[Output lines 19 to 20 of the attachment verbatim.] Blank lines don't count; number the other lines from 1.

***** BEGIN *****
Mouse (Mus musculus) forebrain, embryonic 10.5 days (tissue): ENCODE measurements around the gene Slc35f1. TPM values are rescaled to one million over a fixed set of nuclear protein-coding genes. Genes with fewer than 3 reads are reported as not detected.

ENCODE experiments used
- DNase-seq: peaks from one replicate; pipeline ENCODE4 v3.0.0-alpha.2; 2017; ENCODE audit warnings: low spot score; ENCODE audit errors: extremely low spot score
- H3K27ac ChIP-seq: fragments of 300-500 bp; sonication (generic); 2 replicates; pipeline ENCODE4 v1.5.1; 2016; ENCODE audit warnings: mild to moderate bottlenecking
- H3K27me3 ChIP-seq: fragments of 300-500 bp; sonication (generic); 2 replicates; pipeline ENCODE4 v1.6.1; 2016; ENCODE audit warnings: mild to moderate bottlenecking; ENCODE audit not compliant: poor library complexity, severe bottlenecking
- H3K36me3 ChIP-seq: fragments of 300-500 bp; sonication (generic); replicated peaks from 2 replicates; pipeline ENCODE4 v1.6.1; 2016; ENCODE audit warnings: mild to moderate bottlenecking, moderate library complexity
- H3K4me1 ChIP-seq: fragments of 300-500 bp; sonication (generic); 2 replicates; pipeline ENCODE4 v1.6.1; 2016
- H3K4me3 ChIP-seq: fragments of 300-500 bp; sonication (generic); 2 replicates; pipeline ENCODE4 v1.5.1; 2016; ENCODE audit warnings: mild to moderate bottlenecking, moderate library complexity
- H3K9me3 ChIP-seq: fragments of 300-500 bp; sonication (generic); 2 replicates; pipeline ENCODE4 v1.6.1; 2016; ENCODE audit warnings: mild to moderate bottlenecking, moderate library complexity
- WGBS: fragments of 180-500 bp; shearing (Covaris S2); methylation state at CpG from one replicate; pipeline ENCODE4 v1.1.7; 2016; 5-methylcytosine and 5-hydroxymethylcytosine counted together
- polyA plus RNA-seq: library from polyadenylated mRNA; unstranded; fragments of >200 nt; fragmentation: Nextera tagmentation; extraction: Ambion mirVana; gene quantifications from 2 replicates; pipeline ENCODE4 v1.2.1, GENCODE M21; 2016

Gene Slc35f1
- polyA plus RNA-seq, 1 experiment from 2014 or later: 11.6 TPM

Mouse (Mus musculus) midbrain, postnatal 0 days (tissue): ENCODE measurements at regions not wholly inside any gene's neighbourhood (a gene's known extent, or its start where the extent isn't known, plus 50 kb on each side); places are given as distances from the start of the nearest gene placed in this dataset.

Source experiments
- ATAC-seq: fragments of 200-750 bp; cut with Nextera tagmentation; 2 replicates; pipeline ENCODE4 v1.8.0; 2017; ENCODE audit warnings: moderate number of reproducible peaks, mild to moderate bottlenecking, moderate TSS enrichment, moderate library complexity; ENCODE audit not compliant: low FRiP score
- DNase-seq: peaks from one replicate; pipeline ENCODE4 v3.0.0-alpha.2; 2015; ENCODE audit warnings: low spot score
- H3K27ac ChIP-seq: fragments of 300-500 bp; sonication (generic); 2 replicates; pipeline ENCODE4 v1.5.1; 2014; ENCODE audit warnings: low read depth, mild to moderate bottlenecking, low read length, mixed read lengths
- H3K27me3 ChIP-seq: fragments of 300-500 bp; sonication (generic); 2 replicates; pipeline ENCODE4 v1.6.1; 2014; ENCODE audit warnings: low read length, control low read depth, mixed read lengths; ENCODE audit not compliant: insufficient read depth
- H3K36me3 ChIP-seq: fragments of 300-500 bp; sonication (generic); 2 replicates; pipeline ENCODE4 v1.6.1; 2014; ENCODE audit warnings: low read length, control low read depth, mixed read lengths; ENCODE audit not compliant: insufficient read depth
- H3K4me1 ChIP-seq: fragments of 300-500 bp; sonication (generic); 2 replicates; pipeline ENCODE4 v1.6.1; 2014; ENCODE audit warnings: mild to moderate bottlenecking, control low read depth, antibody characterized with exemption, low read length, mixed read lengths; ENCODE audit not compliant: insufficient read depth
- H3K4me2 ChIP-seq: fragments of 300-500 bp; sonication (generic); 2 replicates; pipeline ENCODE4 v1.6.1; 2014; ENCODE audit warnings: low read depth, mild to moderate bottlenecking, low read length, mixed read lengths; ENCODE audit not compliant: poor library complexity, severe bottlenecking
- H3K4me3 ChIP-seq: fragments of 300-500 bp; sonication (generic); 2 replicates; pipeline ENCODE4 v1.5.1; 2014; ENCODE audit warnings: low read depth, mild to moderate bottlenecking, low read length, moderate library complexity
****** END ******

- H3K27me3 ChIP-seq: fragments of 300-500 bp; sonication (generic); 2 replicates; pipeline ENCODE4 v1.6.1; 2014; ENCODE audit warnings: low read length, control low read depth, mixed read lengths; ENCODE audit not compliant: insufficient read depth
- H3K36me3 ChIP-seq: fragments of 300-500 bp; sonication (generic); 2 replicates; pipeline ENCODE4 v1.6.1; 2014; ENCODE audit warnings: low read length, control low read depth, mixed read lengths; ENCODE audit not compliant: insufficient read depth